Athletes may face more stress than non-athletes because they must deal with not only the transition away from home and the responsibilities associated with college academic requirements, but also with the pressures involved with sport participation. Eating disorders are frequently used as a coping mechanism for such pressures. As society and culture place a premium on the “thin ideal,” comparable pressures exist in the sporting environment regarding being thin/lean and its alleged beneficial effect on athletic performance. This emphasis on body weight/fat loss to improve athletic performance may result in weight pressures from coaches (or even teammates) on the athlete, increasing the likelihood of restrictive dieting, as well as the adoption of pathogenic weight-loss strategies and disordered eating. Even the athlete’s notion that her coach believes she should lose weight can exacerbate weight-related pressures and raise the likelihood of developing disordered eating.

Athletes who wear exposing uniforms may be more self-conscious about their bodies and more likely to engage in unhealthy weight management measures. According to research, 45 percent of swimmers said their swimsuits were a stressor. Volleyball players’ self-esteem and performance were significantly impacted by their revealing outfits, according to a new study.

Female student-athletes have a more complicated relationship between body image and body dissatisfaction than the overall population. Disordered eating or an eating disorder can arise in either or both of sportswomen’s two body images, one in sports and one outside of sports. It’s also possible that a female student-athlete may feel uncomfortable about being viewed as too muscular based on cultural norms about femininity because she has a body that promotes sports performance but doesn’t fit the socially preferred body type.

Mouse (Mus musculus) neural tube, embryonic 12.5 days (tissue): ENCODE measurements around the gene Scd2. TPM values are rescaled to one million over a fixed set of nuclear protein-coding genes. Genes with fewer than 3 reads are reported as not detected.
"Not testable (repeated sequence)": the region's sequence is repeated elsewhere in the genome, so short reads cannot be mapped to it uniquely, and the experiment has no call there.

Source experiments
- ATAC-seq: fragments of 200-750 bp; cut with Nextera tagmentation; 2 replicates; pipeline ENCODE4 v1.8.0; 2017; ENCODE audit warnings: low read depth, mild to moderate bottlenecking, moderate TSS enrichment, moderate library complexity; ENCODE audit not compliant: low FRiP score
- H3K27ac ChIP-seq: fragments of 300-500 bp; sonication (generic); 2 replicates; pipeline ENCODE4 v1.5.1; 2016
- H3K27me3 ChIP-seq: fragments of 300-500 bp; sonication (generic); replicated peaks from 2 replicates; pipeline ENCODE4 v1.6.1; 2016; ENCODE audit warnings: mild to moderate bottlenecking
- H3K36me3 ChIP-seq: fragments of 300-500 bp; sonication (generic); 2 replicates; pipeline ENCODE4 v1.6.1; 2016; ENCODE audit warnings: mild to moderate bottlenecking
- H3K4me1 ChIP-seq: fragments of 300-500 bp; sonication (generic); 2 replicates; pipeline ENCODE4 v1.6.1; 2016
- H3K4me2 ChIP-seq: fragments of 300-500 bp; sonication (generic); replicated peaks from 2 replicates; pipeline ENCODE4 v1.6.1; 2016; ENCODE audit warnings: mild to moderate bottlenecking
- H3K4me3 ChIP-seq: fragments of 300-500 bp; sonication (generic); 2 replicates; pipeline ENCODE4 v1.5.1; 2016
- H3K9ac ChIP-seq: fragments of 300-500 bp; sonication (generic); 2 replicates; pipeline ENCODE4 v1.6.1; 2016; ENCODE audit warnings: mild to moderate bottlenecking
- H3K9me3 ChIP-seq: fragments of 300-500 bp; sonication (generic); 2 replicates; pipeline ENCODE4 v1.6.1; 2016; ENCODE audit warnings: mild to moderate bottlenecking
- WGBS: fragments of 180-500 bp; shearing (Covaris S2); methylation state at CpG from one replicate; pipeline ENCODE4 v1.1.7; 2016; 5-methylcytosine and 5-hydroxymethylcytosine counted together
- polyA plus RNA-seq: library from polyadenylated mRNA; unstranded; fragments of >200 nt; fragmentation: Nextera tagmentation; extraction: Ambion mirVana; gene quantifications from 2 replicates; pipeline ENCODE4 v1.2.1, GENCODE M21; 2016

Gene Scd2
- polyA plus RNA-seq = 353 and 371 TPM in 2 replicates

Sports environments may also misperceive eating disorder symptoms such as diets, weight loss, and excessive training as “normal,” and personality characteristics/behaviors comparable to those of eating disorder patients, such as perfectionism and excessive training, as “good athlete” features.

In athletes, even mild variations of eating disorders should be treated immediately because they can have a negative impact on both their health and their ability to perform. For coaches and trainers, practical guidelines are provided on how to recognize the physical indicators of eating disorders as well as their psychological and behavioral manifestations. Athletes should be able to get the proper treatment and assistance when they need it through strong preventative and screening programs.

References

“Eating Disorders & Athletes.” National Eating Disorders Association, 27 Apr. 2018, https://www.nationaleatingdisorders.org/eating-disorders-athletes.

NCAA.org – The Official Site Of the NCAA. (n.d.). NCAA.org – The Official Site of the NCAA. https://www.ncaa.org/sport-science-institute/mind-body-and-sport-eating-disorders.

David M. Garner, Lionel W. Rosen, Declan Barry, Eating Disorders Among Athletes: Research and Recommendations, Child and Adolescent Psychiatric Clinics of North America, Volume 7, Issue 4, 1998, Pages 839-857, ISSN 1056-4993, (https://www.sciencedirect.com/science/article/pii/S1056499318302153)